Production-Grade Vue.js

Solving Prop Complexity with Slots

Ben Hong

Ben Hong

Production-Grade Vue.js

Check out a free preview of the full Production-Grade Vue.js course

The "Solving Prop Complexity with Slots" Lesson is part of the full, Production-Grade Vue.js course featured in this preview video. Here's what you'd learn in this lesson:

Ben uses a thought-exercise to explain how using too many props can increase the technical debt of a component. Slots simplify the complexity by allowing content to be injected into a component from its parent.


Transcript from the "Solving Prop Complexity with Slots" Lesson

>> All right, so let's do a little coding experiment. Credit goes to Damien and Delish, who's on the core team, also known as Shentel and GitHub for orchestrating one of the original versions of this, all right. So I want you to do is in your head, you're gonna, you don't have to code this out so this is all in your head.

Task number 1, I want you to create a button component that can display texts in the parent component. You'll see that, actually shoot, you'll see that there's the example right in the middle of the submit button. So go ahead and sketch that out in your head, how you might do that base button component.

Okay, now that you have, I assume you have something basic, wanna go on. I want you to go ahead and the button needs to be able to display an icon of your choice on the right side of the text. So as we see in the middle, you have the submit button with that right arrow, and assume that you already have a base component called app icon.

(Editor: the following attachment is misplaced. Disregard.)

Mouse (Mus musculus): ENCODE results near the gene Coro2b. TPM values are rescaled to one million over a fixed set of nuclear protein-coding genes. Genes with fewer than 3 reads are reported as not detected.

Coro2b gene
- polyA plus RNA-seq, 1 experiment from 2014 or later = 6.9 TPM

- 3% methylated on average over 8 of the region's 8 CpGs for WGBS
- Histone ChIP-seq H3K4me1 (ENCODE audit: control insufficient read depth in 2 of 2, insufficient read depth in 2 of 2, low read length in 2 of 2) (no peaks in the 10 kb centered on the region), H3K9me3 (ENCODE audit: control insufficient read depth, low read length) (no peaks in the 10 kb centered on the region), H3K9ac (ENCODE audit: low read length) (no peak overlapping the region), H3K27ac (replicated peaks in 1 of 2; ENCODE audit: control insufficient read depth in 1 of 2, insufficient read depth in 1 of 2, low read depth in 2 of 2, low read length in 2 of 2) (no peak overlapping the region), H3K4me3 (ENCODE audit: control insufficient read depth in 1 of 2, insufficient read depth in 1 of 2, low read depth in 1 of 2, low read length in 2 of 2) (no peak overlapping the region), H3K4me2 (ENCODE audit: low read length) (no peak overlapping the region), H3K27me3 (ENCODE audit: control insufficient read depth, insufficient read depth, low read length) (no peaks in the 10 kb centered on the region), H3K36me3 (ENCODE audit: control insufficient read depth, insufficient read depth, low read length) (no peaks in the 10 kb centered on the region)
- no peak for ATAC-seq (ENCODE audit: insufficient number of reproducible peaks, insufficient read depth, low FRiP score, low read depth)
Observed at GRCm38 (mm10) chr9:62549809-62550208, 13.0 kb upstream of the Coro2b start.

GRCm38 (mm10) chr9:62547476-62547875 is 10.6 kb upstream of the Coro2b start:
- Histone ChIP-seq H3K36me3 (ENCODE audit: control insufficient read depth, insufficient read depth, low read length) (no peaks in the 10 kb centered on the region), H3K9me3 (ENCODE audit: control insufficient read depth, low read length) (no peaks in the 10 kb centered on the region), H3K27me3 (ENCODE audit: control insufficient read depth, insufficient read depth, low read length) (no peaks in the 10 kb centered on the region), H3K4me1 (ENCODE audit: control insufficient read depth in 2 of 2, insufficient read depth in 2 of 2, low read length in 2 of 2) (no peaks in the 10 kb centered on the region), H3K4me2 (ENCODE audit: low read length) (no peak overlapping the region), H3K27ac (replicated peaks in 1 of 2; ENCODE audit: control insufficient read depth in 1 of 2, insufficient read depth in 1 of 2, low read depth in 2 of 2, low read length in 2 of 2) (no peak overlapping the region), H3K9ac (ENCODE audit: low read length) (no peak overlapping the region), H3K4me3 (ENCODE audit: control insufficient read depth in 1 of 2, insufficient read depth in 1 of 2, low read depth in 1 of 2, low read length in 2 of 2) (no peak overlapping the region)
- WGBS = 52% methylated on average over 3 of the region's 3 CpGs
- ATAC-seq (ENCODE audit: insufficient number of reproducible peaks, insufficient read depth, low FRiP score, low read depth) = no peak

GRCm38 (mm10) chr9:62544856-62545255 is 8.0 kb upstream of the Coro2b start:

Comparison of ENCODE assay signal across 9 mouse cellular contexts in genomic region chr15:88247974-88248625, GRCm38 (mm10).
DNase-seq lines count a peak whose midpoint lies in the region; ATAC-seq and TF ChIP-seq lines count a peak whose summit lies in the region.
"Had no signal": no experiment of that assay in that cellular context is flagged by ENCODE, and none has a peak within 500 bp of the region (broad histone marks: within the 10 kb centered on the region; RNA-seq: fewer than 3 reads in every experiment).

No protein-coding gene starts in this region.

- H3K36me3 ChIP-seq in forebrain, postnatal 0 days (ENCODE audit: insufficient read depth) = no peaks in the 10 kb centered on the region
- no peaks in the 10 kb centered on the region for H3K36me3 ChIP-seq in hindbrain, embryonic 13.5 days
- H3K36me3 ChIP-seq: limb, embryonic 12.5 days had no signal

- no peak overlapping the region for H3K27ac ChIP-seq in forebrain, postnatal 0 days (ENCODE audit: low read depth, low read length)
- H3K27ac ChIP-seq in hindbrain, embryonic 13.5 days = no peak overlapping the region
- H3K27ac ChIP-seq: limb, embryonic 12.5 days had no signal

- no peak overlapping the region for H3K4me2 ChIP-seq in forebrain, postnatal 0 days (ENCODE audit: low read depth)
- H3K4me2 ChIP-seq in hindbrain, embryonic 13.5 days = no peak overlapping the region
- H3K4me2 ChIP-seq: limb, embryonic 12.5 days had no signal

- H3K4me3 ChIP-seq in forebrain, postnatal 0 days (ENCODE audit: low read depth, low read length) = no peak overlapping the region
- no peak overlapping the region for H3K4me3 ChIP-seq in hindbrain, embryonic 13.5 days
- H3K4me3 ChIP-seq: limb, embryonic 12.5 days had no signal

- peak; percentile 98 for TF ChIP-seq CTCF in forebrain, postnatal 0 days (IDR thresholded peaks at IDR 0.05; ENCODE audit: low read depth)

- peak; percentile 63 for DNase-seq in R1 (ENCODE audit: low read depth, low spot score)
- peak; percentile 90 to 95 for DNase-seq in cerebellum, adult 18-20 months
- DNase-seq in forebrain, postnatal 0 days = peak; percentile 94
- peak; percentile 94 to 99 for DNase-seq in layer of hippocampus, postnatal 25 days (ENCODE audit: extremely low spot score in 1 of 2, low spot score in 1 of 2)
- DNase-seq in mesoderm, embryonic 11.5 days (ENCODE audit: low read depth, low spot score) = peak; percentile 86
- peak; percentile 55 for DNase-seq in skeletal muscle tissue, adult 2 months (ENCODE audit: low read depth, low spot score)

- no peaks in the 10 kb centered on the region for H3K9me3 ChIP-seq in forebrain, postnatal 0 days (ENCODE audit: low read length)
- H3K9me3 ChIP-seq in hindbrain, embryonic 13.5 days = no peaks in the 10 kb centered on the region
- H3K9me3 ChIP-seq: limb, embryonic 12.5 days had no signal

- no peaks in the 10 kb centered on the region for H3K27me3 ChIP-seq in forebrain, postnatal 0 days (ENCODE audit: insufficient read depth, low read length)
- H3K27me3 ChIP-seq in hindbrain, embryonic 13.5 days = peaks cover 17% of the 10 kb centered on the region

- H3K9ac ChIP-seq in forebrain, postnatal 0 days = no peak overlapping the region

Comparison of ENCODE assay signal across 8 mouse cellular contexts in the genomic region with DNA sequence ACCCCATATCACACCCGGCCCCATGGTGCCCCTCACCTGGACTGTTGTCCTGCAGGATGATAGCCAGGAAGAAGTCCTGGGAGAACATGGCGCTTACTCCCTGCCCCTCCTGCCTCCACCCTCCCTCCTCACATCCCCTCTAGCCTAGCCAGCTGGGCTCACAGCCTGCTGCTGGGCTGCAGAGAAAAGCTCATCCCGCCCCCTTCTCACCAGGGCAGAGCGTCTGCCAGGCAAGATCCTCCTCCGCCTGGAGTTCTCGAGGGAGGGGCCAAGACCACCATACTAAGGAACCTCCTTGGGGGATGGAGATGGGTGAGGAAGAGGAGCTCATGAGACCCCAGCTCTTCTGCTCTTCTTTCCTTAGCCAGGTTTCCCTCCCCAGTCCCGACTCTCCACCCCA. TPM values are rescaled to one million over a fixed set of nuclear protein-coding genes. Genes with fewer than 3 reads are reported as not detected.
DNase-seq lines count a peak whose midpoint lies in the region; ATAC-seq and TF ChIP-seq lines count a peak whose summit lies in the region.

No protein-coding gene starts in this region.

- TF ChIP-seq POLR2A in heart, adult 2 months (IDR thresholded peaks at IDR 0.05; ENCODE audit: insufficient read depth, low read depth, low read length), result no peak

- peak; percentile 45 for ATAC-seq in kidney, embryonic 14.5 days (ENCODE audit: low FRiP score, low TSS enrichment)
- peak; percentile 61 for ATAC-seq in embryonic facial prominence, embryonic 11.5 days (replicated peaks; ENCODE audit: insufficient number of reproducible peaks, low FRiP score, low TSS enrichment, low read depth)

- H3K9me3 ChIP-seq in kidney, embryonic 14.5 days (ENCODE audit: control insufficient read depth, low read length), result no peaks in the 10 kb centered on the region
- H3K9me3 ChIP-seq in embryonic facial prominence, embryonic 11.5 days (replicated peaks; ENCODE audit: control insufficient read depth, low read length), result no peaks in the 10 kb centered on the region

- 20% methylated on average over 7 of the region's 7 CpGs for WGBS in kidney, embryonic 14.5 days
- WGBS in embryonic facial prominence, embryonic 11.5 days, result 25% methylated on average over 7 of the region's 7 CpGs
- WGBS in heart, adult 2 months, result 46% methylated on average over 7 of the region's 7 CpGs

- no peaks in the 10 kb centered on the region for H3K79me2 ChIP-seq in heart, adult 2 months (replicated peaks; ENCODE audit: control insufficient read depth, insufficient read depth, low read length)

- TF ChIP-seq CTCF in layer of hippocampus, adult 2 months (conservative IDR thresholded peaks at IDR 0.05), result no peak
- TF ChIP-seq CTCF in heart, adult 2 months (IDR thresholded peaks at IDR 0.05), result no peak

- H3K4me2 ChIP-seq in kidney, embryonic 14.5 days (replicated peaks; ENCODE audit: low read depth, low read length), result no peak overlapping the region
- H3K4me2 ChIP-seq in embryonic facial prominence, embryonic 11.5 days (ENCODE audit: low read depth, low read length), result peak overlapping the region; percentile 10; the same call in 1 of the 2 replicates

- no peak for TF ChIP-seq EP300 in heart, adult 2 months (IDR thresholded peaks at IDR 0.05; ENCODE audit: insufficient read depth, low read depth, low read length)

That's what you're gonna include inside of the HTML. So, give you a few seconds for that. Okay, now product has a new requirement actually, they want you to be able to do icons on either sides of the button. So go ahead and code that up in your head.

Now we have an additional requirement from design where we actually need to be able to replace the content with a spinner when the user clicks on it. So you can see now that again, envision you actually have a pulse loader icon that allows you to swap it in and out.

So go ahead and enhance your button with this loading spinner concept. Okay, I think hopefully you have something there and then task five. Sometimes they want the whole text to replace and other times they just want to replace the icon on the right hand side. So go ahead and like think of how you might do that.

Okay, don't worry if you couldn't do the whole thing in your head, it's more of a just a mental exercise and the feeling for it. So when we all first started out, I imagine some of you started with something like this, right? We have our template with the type of button and then we have a text that takes the props of text.

This is fairly straightforward, everyone can understand. But as the requirement start layering on and on kind of looks like this. And it's kind of crazy because all of a sudden it's basically my God, there's props everywhere and it's so hard to track. So we're gonna watch that one more time.

So that's just satisfying. Yes, [LAUGH]. So it's crazy though, right because what should be so simple as a base button, has suddenly become this crazy thing that like, I don't know about you. I wouldn't wanna manage that component that just seems crazy, I feel like I would break it so easily.

And so, let's call it the prop based solution to this little mental exercise. And so of course, you're thinking like, is does that mean it's wrong? And the answer is no, it's not wrong. It does the job right. You fulfilled the requirement from product and you got it working but is it good?